BEC: National shutdown protocols still not clear
Tropical Storm Harvey caused extensive flooding in the north of the island.
Although there has been some improvement in the protocols governing a national shutdown during hurricane season there are still many issues which need to be addressed to limit the ways private sector businesses are affected.
This was the view expressed by Tony Walcott, Director of the Barbados Employers Confederation (BEC) during an interview with Loop News.
In September 2016, the passage of Tropical Storm Matthew underscored the many loopholes in the country’s protocols for shutdown with the mass confusion ensuing from the announcement of business closures and the fact that a few businesses chose to remain open during the storm.
Last Thursday Barbadians saw the passing of Tropical Storm Harvey which caused the country to be closed down from as early as 2:30 pm the day before and businesses being given the go-ahead to re-open on Friday at 12 noon.
Walcott said he received quite a few complaints from employers about the information coming from the Department of Emergency Management (DEM) before and after Harvey’s passing. He said the announcement was too short notice and put pressure on businesses to make accommodations for closures.
“Our first indication that the shutdown was happening came at about a quarter to three, only to be told that government offices had already begun to close since 2:30 [p.m/]. And when you give the other time lines for the other organisations that did put pressure on organisations because you can’t really up and shut down businesses like that.”
He said while he was not challenging the authority of the DEM, he believed they could have extended business hours based on when the storm was expected to make landfall. In that way, employers and Barbadians in general would have had more time to prepare themselves.
“We were closing down the island at 2:30 [pm] and we knew that the weather system would not affect us until probably 10 o’clock the night. I think we could’ve gone longer before we started the close down. I’m not challenging the right of DEM to call it but all I’m saying is, with the facts that were known at the point, a close down from 2:30 was probably too early.”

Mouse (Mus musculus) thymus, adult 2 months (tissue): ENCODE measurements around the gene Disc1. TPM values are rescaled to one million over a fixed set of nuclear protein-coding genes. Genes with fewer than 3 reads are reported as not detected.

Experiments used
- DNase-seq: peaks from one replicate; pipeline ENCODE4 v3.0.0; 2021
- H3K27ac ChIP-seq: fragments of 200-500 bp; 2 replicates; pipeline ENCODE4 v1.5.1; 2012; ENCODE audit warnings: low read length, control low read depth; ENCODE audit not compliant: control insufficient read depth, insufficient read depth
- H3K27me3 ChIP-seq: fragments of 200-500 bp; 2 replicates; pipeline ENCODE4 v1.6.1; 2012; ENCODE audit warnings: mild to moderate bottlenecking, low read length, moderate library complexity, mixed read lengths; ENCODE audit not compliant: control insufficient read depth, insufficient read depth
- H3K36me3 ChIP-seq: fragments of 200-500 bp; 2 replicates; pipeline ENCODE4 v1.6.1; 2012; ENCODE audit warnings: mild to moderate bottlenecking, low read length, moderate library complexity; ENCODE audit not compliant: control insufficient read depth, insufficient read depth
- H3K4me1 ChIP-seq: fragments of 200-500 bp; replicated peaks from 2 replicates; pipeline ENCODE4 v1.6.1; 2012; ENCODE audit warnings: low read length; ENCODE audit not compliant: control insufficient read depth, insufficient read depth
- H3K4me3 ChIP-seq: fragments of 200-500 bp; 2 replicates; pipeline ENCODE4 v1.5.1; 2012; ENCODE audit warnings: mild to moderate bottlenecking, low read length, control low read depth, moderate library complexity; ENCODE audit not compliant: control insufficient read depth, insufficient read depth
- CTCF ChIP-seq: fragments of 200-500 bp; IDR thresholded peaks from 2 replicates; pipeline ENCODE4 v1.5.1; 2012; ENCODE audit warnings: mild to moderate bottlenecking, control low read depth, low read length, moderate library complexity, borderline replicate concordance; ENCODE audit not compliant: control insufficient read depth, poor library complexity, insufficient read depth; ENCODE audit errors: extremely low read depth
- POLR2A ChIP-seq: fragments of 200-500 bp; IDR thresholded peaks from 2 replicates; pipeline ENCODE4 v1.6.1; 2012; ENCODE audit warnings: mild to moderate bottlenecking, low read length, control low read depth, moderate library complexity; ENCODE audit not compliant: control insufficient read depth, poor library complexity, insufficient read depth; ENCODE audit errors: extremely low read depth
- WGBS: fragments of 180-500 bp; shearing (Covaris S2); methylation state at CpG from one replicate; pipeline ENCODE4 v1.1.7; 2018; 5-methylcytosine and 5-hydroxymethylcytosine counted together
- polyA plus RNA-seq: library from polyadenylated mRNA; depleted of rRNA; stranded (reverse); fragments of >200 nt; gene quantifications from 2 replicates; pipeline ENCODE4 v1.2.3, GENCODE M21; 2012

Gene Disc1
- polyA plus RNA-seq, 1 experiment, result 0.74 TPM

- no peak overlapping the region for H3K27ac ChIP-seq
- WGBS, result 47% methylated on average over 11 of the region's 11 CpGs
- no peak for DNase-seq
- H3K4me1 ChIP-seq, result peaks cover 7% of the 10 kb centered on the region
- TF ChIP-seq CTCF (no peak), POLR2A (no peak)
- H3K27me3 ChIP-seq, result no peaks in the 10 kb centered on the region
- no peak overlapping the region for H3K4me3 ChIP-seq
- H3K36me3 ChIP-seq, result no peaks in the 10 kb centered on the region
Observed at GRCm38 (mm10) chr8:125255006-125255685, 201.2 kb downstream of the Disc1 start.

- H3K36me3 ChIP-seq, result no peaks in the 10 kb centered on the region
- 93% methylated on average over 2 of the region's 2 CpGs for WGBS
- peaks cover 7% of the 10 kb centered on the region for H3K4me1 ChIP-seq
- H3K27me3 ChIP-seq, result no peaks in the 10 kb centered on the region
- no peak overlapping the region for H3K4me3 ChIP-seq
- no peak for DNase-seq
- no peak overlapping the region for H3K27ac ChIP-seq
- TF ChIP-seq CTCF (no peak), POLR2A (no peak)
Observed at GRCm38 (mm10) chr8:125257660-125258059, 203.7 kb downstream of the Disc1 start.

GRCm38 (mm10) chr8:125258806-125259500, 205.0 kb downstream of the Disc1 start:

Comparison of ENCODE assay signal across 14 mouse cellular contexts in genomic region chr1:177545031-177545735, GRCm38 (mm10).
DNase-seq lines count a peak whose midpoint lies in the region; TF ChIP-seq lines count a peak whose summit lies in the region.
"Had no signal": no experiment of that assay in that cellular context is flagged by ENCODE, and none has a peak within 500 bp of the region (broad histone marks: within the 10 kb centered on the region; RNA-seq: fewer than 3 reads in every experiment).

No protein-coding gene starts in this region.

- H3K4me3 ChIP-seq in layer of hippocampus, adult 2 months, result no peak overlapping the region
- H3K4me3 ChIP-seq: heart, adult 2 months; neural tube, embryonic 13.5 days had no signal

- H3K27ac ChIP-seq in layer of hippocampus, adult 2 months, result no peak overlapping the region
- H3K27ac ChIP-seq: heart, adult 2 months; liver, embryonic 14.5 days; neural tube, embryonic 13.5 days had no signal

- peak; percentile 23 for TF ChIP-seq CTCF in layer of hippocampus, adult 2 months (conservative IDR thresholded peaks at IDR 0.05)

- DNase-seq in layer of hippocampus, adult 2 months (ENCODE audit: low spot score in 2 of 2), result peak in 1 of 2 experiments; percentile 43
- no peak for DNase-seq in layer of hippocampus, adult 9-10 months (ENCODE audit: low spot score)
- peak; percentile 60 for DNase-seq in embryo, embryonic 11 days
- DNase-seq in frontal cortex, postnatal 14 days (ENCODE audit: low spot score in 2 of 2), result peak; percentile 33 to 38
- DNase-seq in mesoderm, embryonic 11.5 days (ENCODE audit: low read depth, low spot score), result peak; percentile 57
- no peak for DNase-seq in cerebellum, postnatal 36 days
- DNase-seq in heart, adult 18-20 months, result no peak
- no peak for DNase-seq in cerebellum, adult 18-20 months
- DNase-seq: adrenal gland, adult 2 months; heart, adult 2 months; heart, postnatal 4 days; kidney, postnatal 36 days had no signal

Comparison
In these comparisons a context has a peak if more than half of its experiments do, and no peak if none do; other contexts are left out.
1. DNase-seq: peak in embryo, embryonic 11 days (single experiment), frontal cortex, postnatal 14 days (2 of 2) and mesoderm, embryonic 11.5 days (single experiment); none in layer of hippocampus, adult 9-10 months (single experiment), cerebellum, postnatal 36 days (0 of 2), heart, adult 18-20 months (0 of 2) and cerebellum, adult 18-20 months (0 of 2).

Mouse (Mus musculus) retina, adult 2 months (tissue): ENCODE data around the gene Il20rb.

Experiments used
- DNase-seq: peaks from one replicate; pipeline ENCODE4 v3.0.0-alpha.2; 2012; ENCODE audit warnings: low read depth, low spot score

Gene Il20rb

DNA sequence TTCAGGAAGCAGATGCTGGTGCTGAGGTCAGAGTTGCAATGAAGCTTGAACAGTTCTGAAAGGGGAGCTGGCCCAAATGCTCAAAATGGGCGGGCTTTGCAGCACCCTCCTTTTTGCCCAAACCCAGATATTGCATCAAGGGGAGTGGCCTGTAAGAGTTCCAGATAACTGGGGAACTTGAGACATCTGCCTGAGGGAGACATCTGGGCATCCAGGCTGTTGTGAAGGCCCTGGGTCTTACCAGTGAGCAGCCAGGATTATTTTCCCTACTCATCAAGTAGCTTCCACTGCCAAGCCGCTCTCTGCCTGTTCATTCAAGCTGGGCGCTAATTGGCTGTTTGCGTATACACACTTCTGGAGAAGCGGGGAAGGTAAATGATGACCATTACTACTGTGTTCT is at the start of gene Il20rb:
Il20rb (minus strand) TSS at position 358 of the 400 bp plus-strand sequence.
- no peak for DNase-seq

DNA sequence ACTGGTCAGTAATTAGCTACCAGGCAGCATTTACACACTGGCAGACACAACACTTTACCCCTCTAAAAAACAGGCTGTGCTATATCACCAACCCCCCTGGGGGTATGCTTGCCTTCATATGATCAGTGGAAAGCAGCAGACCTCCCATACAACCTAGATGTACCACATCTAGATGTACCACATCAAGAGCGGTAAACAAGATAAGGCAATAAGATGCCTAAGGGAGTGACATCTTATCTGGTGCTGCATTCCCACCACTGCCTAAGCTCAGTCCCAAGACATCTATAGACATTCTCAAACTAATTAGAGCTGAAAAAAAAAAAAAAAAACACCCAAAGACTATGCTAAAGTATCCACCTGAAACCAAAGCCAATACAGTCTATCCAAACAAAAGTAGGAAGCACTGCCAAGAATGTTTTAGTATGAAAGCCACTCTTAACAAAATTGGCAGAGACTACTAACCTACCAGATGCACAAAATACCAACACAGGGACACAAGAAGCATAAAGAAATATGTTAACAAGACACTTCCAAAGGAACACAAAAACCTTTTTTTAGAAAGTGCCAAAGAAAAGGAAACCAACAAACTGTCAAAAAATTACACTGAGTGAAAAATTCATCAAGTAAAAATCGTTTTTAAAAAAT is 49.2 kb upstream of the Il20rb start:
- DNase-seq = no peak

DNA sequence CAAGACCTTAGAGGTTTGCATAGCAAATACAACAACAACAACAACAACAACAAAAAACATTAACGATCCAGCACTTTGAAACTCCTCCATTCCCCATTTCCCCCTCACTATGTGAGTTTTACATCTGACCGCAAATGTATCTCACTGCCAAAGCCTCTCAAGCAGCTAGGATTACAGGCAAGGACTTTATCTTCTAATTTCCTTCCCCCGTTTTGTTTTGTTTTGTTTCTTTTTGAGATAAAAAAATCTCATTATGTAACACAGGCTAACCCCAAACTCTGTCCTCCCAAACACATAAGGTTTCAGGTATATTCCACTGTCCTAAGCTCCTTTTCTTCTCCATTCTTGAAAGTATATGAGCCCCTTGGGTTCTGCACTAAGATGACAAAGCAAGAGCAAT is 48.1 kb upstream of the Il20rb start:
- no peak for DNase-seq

Walcott said he found a major issue with the way in which the DEM communicated the ‘all-clear’ to the public last Friday. He noted there was a lull in communication between the time that the storm and flood watch had been lifted and afterwards when the all-clear was issued where businesses would have lost up to two productive hours.
“With the resumption of work on Friday when no clear indication of an all clear had been given - so people were left almost to their own devices to determine if they are going to let people return to work. In my opinion there were a confusing set of statements which said the storm watch had been lifted [and] the flood watch had been lifted.”
He suggested the DEM could have issued a provisional all-clear advising the public as to which roads were impassable and which ones were safe to travel.
“If there were still some areas of roads to be cleared, they could have issued a provisional all-clear indicating which roads are still be cleared. Certainly, if that could have been done we could have started mobilisation by 10 [am] on Friday.”
He said he recognised the process for a shutdown is not one to be taken lightly and he added it still needed much work in order to lessen the potential for chaos and confusion.